A Quantum Computing Glossary

Hopefully many of you have been following this blog since it began and are familiar with the terms highlighted below.  For some of you, a refresher for reference may be helpful.  For others, this may all be very overwhelming and confusing so I hope this guide will clarify things for you.  I’ve curated this list to provide a broad set of definitions that should help frame the Quantum Computing (QC) potential, and for ease of reference as you come across terms where a definitional reminder would be helpful.  In the first post in this series, I introduced QC with the following word-cloud graphic:


While not every word in this cloud bears defining in this post, I hope many of these definitions help you in your efforts to understand and appreciate QC, and I have grouped them into silos to add context (although some may naturally apply to more than one silo).  This is not intended to be complete list, and it’s likely that more definitions will need to be added over time, but this should provide a good grounding in the general nomenclature and principles.

Quantum Concepts

  • Entanglement: Quantum entanglement is a physical phenomenon that occurs when a group of particles are created, interact, or share proximity in such a way that the particles are “connected,” even if they are subsequently separated by large distances.  Qubits are made of things such as electrons (which spin in one of two directions) or photons (which are polarized in one of two directions), and when they become “entangled “, their spin or polarization becomes perfectly correlated.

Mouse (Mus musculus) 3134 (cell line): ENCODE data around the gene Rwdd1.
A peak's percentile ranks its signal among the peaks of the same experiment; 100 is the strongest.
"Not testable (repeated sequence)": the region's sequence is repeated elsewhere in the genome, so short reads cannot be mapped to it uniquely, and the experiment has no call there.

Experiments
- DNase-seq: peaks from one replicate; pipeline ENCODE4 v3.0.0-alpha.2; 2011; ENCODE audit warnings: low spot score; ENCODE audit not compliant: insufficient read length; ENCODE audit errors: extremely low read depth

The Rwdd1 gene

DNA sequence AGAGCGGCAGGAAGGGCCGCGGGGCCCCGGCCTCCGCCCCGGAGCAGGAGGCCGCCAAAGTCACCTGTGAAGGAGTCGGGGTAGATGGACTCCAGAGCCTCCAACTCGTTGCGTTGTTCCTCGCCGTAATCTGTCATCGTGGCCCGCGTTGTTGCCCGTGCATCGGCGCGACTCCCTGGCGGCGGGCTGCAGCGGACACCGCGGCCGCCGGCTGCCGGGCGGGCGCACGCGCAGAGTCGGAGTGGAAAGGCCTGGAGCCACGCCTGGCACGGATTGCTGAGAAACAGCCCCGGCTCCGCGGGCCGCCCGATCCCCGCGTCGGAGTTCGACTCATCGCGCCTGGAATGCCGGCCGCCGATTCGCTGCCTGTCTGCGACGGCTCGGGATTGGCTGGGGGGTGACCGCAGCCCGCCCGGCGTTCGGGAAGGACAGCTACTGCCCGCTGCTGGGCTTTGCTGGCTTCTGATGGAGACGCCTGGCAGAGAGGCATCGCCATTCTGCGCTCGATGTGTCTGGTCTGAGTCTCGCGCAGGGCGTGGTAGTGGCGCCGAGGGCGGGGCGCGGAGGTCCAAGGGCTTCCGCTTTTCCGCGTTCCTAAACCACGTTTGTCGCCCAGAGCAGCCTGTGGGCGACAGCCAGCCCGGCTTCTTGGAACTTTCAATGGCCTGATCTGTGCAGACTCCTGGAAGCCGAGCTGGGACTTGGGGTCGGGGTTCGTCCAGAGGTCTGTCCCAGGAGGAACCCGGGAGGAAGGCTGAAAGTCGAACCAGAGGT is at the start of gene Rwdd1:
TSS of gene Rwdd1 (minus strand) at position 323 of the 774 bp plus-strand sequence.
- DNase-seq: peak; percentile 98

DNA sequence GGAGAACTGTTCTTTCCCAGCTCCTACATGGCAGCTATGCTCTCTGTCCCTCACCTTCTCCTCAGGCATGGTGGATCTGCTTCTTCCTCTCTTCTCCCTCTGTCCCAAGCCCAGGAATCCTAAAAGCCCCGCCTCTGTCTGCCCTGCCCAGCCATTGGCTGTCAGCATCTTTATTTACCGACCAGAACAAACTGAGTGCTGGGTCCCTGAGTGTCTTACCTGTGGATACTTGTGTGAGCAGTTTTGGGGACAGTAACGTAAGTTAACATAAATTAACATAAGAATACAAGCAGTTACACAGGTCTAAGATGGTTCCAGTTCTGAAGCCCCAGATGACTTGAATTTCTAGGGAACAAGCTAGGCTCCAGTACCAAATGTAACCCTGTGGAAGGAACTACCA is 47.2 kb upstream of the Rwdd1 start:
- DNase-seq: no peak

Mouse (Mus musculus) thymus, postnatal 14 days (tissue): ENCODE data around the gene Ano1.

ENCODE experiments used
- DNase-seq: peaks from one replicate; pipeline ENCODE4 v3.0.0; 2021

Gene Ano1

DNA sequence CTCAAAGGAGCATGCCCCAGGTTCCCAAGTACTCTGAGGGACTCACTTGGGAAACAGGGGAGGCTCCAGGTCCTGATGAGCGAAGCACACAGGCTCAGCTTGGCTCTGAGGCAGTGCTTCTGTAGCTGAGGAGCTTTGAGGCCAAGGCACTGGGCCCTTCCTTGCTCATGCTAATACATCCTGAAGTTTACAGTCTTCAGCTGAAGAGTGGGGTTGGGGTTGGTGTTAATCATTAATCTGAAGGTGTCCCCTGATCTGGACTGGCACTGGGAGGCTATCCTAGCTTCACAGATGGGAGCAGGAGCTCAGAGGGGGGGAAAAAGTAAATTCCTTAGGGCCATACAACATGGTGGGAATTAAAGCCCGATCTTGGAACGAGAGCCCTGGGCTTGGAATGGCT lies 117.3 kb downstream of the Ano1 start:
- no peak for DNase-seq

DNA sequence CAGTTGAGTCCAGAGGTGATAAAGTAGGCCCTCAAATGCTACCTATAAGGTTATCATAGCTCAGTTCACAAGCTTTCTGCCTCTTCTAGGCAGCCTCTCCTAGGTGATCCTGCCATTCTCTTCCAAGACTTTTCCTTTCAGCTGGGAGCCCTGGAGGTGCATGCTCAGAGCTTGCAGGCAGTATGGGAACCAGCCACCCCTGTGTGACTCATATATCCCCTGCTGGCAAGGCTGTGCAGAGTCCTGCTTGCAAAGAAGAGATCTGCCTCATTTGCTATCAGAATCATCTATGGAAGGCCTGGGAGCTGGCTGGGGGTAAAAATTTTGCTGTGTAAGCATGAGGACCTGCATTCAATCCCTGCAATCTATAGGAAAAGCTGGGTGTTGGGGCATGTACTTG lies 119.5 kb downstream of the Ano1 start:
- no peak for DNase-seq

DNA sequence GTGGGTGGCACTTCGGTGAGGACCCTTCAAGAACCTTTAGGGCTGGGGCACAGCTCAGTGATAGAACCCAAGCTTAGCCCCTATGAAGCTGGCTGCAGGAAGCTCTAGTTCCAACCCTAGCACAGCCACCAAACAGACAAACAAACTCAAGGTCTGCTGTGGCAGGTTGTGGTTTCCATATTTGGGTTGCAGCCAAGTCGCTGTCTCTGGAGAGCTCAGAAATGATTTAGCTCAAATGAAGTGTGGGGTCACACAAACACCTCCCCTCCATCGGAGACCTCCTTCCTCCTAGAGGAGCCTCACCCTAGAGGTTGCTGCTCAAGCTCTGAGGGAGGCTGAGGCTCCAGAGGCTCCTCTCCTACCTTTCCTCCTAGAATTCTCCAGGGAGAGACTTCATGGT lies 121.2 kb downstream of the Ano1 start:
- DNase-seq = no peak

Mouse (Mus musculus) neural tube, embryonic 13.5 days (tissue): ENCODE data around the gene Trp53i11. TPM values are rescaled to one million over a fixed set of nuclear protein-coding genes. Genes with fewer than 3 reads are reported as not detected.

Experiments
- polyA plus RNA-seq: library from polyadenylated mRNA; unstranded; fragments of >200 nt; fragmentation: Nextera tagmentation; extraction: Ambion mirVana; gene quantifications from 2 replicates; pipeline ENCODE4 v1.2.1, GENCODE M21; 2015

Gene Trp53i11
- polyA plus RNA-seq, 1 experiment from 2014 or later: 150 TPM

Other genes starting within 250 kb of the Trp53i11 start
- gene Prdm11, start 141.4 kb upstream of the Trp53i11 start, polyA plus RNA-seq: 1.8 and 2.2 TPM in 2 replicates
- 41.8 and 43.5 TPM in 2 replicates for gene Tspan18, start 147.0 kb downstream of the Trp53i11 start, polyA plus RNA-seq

• Superposition: classical computers use a binary system, meaning each processing unit, or bit, is either a “1” or a ”0” (“on” or “off”) whereas Quantum Computers use qubits which can be either “1” or “0” (typically “spin up” or “spin down”) or both at the same time, a state referred to as being in a superposition.Dirac Notation: Symbolic representation of quantum states via linear algebra, also called bra-ket notation.  The bra portion represents a row vector and the ket portion represents a column vector.  While a general understanding of QC does not necessarily require familiarity with linear algebra or these notations, it is fundamental to a deeper working knowledge.
  • Quantum Supremacy: Demonstrating that a programmable quantum device can solve any problem that no classical computing device can solve in a feasible amount of time, irrespective of the usefulness of the problem.  Based on this definition, the threshold was passed in October 2019.
  • Quantum Advantage: Refers to the demonstrated and measured success in processing a real-world problem faster on a Quantum Computer than on a classical computer.  While it is generally accepted that we have achieved quantum supremacy, it is anticipated that quantum advantage is still some years away.
  • Collapse: The phenomenon that occurs upon measurement of a quantum system where the system reverts to a single observable state.  Said another way, after a qubit is put into a superposition, upon measurement it collapses to either a 1 or 0.